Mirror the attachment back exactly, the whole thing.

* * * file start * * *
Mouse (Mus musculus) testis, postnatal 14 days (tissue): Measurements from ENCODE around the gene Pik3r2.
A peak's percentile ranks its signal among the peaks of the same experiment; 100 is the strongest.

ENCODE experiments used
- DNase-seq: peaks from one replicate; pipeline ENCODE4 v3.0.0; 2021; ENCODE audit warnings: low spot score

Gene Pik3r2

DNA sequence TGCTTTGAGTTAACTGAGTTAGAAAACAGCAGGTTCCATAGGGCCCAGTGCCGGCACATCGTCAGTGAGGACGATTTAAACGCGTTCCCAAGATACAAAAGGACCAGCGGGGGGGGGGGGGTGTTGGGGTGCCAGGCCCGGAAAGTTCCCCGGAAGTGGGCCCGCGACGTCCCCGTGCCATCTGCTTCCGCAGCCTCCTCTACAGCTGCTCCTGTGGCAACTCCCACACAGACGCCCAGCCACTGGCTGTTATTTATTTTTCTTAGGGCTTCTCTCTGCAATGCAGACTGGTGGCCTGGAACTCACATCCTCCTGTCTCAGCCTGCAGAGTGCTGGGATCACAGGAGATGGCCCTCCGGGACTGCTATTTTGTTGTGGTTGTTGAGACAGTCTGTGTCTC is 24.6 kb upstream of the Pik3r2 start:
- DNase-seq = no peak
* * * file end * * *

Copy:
Mouse (Mus musculus) testis, postnatal 14 days (tissue): Measurements from ENCODE around the gene Pik3r2.
A peak's percentile ranks its signal among the peaks of the same experiment; 100 is the strongest.

ENCODE experiments used
- DNase-seq: peaks from one replicate; pipeline ENCODE4 v3.0.0; 2021; ENCODE audit warnings: low spot score

Gene Pik3r2

DNA sequence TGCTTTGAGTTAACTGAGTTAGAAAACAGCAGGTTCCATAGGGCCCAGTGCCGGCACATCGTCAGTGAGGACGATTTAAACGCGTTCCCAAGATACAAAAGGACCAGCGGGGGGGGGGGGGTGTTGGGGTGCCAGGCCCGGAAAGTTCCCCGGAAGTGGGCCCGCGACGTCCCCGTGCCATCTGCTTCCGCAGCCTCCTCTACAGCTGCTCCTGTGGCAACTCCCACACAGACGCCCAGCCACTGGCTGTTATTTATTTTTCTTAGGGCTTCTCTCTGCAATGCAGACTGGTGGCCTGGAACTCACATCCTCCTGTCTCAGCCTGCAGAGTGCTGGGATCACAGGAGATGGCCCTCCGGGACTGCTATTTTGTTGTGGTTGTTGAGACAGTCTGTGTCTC is 24.6 kb upstream of the Pik3r2 start:
- DNase-seq = no peak